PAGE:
Close up hands of person refusing to smoke cigarette

Your Chance for a Better Recovery

Smoking warningWhen it comes time for your cosmetic consultation, one of the things that will come up in determining whether surgery is right for you is whether or not you smoke. This is because smoking increases the risk of complications after surgery, and thus might make you ineligible for a given procedure.

Smoking increases your risk of problems during and after your surgery. Quitting 4 to 6 weeks before your surgery and staying smoke-free 4 weeks after it can decrease your rate of wound complications by 50 percent. Quitting permanently can add years to your life.

Prepare for your Quit Day

As listed on the American Cancer Society website:

  • Pick the date and mark it on your calendar.
  • Tell friends and family about your Quit Day.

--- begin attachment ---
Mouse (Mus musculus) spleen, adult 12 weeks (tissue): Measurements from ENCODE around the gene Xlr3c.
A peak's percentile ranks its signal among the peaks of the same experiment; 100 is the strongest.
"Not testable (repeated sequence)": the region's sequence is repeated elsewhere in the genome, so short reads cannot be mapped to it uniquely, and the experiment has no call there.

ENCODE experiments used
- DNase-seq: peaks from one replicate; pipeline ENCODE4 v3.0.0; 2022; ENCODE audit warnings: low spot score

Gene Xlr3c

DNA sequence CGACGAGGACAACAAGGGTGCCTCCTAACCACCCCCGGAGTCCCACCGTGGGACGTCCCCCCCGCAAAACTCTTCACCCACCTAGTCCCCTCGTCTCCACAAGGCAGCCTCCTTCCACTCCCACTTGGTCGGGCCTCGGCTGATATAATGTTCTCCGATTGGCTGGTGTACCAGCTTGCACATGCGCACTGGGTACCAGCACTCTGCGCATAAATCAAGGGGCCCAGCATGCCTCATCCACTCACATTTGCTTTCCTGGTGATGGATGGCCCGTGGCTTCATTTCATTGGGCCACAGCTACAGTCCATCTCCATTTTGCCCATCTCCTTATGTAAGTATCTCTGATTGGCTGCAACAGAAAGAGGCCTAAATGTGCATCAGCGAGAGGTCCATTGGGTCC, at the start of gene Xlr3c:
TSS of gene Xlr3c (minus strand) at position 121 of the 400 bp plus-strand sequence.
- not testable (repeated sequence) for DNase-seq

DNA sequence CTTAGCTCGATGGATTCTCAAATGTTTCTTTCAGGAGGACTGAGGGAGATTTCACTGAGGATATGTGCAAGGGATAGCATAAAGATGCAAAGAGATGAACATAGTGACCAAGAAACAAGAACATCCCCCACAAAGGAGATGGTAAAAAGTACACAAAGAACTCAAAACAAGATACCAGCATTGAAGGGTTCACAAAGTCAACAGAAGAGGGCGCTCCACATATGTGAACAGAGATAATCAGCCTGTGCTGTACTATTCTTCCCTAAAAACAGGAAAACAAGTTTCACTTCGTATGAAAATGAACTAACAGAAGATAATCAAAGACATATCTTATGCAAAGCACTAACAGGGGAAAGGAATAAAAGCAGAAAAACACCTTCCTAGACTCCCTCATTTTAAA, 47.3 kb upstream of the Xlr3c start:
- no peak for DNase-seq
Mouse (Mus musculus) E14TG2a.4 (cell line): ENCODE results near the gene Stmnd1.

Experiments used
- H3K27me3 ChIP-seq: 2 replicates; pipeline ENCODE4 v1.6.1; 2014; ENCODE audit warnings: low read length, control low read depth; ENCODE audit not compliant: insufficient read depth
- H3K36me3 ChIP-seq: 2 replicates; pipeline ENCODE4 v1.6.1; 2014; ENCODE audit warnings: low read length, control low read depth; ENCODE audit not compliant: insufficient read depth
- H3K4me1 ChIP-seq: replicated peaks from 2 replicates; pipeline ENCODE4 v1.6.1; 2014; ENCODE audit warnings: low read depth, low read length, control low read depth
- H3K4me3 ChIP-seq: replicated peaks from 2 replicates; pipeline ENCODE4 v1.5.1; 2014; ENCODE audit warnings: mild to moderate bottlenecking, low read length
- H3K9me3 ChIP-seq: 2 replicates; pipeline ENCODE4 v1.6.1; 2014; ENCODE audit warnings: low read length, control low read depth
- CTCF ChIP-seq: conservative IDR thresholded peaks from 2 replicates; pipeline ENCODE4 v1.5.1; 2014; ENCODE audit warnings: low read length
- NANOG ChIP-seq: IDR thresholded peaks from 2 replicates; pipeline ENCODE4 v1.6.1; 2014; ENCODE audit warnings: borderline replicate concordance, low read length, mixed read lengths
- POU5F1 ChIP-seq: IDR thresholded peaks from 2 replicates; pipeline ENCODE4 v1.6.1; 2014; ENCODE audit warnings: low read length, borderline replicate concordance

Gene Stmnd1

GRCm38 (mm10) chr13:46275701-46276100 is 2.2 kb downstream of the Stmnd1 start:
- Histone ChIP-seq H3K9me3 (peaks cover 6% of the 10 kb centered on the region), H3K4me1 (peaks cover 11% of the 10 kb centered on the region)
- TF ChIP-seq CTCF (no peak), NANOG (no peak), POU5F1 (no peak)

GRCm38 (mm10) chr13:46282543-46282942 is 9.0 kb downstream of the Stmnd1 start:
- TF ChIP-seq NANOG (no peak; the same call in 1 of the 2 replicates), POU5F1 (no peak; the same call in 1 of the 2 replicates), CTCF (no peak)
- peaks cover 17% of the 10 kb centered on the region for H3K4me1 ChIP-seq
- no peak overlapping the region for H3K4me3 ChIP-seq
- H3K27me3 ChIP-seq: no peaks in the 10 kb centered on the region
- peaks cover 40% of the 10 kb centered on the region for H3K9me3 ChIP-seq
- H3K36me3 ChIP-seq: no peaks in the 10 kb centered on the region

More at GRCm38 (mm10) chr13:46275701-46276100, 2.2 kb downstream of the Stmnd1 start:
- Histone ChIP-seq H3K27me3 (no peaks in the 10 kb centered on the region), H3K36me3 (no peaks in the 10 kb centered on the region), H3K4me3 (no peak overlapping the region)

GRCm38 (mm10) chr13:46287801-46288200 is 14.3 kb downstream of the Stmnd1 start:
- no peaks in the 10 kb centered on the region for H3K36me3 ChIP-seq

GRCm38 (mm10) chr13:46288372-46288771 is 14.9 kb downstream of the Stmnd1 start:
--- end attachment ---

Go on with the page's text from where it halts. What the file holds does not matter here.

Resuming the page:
• Get rid of all the cigarettes and ashtrays in your home, car, and place of work.
  • Stock up on oral substitutes (sugarless gum, carrot sticks, hard candy, cinnamon sticks, coffee stirrers, straws, and/or toothpicks).
  • Decide on a plan. Will you use nicotine replacement therapy (NRT) or other medicines? Will you attend a stop-smoking class? If so, sign up now.
  • Practice saying, “No thank you, I don’t smoke.”
  • Set up a support system, which could be a group program such as Nicotine Anonymous or a friend or family member who has successfully quit. Ask family and friends who still smoke not to smoke around you or leave cigarettes out where you can see them.
  • Think back to your past attempts to quit. Try to figure out what worked and what did not work for you.

After surgery, it is important that you do not start smoking again, even if you only quit 12 hours before surgery. Allow your body to recover and heal properly. Smoking makes recovery harder by stressing your heart, affecting your blood pressure and reducing oxygen in your blood and body tissues.

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